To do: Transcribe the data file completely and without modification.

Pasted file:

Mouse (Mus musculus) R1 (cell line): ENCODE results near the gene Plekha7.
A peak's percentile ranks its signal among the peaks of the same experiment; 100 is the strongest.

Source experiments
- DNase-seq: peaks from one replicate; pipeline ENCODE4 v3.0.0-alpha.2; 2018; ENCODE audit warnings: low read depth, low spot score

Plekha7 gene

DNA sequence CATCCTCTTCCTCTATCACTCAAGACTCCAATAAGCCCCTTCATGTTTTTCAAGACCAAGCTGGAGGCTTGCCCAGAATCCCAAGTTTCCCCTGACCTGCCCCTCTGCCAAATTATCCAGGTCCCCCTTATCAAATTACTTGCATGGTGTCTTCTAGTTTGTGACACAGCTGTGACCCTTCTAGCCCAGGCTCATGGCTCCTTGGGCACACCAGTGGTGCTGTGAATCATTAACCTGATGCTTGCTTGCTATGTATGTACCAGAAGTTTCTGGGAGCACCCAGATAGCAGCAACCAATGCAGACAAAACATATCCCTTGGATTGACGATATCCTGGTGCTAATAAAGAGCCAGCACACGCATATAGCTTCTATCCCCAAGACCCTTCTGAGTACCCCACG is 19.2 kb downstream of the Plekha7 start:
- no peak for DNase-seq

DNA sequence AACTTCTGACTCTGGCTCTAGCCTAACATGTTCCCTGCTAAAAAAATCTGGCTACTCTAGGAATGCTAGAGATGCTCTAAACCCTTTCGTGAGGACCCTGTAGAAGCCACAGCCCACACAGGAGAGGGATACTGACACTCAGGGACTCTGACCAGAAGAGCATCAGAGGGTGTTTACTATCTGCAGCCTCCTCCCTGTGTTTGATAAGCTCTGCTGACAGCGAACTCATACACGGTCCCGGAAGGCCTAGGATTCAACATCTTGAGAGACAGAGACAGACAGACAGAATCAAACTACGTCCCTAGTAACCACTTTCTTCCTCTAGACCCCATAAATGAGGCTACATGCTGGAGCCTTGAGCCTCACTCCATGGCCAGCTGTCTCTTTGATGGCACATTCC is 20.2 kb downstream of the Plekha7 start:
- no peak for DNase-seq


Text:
Mouse (Mus musculus) R1 (cell line): ENCODE results near the gene Plekha7.
A peak's percentile ranks its signal among the peaks of the same experiment; 100 is the strongest.

Source experiments
- DNase-seq: peaks from one replicate; pipeline ENCODE4 v3.0.0-alpha.2; 2018; ENCODE audit warnings: low read depth, low spot score

Plekha7 gene

DNA sequence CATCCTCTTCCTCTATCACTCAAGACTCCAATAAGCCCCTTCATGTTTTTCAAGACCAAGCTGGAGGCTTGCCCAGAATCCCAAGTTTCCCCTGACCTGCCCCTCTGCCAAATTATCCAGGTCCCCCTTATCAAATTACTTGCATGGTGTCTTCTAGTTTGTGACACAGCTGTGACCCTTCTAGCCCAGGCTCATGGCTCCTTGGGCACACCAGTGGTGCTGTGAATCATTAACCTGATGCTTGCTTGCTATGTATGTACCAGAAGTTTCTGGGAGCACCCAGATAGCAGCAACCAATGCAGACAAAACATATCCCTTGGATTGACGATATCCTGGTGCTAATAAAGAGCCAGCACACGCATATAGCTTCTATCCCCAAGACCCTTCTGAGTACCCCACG is 19.2 kb downstream of the Plekha7 start:
- no peak for DNase-seq

DNA sequence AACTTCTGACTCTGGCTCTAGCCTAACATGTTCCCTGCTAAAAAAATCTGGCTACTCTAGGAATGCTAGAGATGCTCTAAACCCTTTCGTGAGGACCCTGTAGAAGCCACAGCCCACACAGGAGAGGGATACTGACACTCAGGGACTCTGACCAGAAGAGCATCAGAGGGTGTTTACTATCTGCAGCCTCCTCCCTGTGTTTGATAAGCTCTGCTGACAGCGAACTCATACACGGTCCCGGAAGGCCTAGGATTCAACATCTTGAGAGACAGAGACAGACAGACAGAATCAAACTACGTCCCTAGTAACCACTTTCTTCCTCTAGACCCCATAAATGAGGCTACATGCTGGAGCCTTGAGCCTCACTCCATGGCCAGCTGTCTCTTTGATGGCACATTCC is 20.2 kb downstream of the Plekha7 start:
- no peak for DNase-seq